Battle of the Aleutian Islands Facts

Battle of the Aleutian Islands Facts
On June 3, 1942 a small Japanese force occupied the islands of Attu and Kiska on the far western edge of the Aleutian Islands archipelago of Alaska, which was at the time an American territory. The Japanese viewed Alaska as a possible American staging point for an invasion of Japan so they sent a force to occupy the sparsely populated islands of Attu and Kiska in preparation for a later, larger occupation. The Japanese force occupied the islands for over a year until they were driven out of Attu in May 1943. When a combined American-Canadian force arrived in Kiska Island in August 1943, they found it abandoned. The Japanese occupation of the Aleutians was the only Axis occupation of American territory during World War II and the first foreign occupation of American territory since the War of 1812. The Japanese occupation of the Aleutians was a tactical and strategic failure, though. The Japanese had more than 4,000 of their soldiers killed and lost seven warships in the operation, but failed to stop the American advance in the Pacific.
Interesting Battle of the Aleutian Islands Facts:
The Battle began when two Japanese aircraft carriers attacked the U.S. Navy base in Dutch Harbor on Amaknak Island of the Aleutian Islands on June 3 and 4, 1942. The attack only proved to be a raid, though, as the Japanese moved on to Attu and Kiska.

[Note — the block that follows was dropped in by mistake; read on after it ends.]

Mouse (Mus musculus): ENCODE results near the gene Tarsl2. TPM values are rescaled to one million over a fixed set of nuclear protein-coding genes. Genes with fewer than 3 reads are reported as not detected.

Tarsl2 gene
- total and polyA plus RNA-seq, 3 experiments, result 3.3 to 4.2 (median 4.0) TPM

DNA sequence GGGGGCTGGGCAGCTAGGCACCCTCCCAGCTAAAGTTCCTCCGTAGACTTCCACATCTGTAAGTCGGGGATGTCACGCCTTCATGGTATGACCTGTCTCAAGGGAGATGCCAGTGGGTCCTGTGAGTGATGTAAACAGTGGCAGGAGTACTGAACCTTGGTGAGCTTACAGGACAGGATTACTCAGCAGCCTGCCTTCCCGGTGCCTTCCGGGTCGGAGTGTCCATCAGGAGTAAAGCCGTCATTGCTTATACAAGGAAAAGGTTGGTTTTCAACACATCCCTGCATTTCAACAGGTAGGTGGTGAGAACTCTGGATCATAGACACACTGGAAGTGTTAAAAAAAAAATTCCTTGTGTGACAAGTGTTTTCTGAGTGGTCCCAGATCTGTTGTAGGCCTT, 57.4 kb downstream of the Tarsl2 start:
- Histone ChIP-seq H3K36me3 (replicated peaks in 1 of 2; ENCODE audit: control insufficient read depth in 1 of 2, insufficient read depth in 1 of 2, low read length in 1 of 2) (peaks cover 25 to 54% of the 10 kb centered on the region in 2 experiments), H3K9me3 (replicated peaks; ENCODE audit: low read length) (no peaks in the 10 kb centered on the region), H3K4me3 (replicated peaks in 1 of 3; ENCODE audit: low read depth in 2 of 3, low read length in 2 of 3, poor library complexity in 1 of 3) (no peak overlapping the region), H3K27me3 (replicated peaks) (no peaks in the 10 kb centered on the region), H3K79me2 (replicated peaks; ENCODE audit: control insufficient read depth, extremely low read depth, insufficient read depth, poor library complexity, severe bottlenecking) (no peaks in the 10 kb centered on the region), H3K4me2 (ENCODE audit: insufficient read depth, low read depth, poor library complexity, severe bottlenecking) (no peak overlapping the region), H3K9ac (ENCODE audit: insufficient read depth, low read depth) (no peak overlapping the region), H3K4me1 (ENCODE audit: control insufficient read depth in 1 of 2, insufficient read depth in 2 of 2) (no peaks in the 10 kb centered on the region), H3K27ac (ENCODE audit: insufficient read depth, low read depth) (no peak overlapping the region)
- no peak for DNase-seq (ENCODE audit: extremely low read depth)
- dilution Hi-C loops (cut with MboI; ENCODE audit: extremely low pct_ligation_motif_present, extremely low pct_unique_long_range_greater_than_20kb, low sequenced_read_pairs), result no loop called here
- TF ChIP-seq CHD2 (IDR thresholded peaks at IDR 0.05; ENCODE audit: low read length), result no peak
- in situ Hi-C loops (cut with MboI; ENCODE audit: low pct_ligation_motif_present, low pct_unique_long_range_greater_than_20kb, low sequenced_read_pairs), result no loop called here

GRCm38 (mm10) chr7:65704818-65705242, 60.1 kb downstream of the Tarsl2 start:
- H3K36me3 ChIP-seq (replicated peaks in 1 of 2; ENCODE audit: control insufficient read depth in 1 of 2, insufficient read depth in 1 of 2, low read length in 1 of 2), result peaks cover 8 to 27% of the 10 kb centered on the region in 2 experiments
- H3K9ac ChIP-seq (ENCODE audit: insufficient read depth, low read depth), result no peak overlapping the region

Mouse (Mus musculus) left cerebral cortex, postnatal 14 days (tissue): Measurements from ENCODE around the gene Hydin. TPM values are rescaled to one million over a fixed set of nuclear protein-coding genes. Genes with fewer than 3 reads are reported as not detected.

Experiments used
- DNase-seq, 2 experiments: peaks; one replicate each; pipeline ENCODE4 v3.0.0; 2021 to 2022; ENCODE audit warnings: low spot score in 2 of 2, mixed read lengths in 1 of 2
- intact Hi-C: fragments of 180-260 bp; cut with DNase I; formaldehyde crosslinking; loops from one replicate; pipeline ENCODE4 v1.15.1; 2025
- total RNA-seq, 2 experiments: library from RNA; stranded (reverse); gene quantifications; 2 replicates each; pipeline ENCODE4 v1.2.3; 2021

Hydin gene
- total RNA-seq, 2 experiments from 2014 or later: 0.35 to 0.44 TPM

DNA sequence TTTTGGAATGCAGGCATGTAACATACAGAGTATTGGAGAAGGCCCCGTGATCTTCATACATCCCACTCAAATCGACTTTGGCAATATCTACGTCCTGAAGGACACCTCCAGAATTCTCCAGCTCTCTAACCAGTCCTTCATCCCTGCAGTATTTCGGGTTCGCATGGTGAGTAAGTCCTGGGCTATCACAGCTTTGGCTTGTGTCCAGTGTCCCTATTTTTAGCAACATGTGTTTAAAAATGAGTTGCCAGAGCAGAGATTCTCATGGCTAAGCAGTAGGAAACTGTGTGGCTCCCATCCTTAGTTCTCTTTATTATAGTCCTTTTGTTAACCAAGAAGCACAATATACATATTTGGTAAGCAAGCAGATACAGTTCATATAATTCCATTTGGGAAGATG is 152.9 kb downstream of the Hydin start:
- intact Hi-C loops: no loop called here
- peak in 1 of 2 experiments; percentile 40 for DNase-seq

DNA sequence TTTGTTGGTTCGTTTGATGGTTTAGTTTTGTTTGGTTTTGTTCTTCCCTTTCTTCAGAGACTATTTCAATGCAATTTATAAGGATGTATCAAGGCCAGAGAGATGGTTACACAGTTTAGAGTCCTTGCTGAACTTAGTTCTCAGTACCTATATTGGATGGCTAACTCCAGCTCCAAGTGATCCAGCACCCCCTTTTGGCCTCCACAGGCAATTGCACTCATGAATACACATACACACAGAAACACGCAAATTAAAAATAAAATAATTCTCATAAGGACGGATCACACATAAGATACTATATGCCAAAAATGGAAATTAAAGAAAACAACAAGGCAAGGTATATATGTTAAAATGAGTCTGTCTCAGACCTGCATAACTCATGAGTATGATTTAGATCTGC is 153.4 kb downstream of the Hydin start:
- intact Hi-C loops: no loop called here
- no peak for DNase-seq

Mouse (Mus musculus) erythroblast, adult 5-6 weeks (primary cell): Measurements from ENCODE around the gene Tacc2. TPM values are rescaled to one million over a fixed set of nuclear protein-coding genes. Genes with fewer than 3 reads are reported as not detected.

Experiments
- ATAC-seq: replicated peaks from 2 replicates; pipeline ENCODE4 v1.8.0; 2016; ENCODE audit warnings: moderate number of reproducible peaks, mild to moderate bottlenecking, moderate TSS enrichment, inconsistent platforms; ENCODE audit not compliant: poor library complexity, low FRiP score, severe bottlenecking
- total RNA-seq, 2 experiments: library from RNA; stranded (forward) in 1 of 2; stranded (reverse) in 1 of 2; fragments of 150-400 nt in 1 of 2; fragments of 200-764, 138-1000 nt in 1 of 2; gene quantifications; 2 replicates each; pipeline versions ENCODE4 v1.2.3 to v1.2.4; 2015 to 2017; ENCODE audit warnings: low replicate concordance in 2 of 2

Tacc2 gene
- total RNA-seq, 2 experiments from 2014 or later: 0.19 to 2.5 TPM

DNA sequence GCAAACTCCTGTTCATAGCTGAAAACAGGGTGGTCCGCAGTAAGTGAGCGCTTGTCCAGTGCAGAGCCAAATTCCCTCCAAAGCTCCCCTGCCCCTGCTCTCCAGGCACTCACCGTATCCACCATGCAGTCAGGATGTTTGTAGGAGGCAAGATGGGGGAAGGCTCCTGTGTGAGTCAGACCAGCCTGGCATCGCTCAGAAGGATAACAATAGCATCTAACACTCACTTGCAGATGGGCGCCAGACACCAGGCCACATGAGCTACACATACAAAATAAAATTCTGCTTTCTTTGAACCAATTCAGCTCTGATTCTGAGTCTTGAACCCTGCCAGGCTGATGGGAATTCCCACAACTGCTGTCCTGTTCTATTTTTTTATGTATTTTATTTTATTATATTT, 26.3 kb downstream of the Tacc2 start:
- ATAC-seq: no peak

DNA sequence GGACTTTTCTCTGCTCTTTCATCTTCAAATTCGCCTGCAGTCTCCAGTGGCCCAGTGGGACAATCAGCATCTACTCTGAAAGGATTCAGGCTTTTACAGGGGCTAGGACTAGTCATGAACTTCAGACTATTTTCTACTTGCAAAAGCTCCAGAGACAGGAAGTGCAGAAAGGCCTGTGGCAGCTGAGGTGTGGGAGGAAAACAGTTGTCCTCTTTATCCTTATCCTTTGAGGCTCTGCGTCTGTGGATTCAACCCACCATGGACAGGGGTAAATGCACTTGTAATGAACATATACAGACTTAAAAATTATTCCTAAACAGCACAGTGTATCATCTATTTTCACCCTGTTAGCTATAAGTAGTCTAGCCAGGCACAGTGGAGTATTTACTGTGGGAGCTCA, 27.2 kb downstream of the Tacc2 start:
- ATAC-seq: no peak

The Japanese faced no resistance when they took either island.
Attu was occupied by forty-five members of the indigenous Aleut ethnic groups and a young white American couple, Charles and Etta Jones. The Aleuts were eventually sent to an interment camp where many died. Charles Jones was killed during the invasion and his wife was sent to a P.O.W. camp with Australian nurses where she remained for the war.
Kiska was man by a ten man Naval weather station. Two sailors were killed in the raid and the chief petty officer, William House, escaped and lived in the hills for fifty days before surrendering. All of the sailors were sent to a P.O.W. camp.
In August 1942, the Americans began launching air raids on Attu and Kiska from a airstrip on Adak Island at the tip of the Aleutians.
The Battle of Attu lasted from May 11 to May 30, 1943.
Unlike in most other battles in the Pacific Theater, where the Marines did most of the land fighting, the Army all of the fighting on the ground in the Aleutians.
A large Japanese fleet assembled in Tokyo Harbor in late May with the intent of sailing to Alaska to relieve its forces at Attu, but the battle had ended before it left.
The U.S. 7th Infantry Division did most of the land fighting in the Aleutians.
Only twenty-eight Japanese soldiers were taken captive at Attu, none of them officers.
Colonel Yasuyo Yamasaki led the final Japanese banzai charge at Attu with only a sword. He made it to the rear of the American forces before he was killed.
The Japanese abandoned Kiska Island on July 29.
The Japanese attempted a final "banzai" charge on the Americans on May 29.

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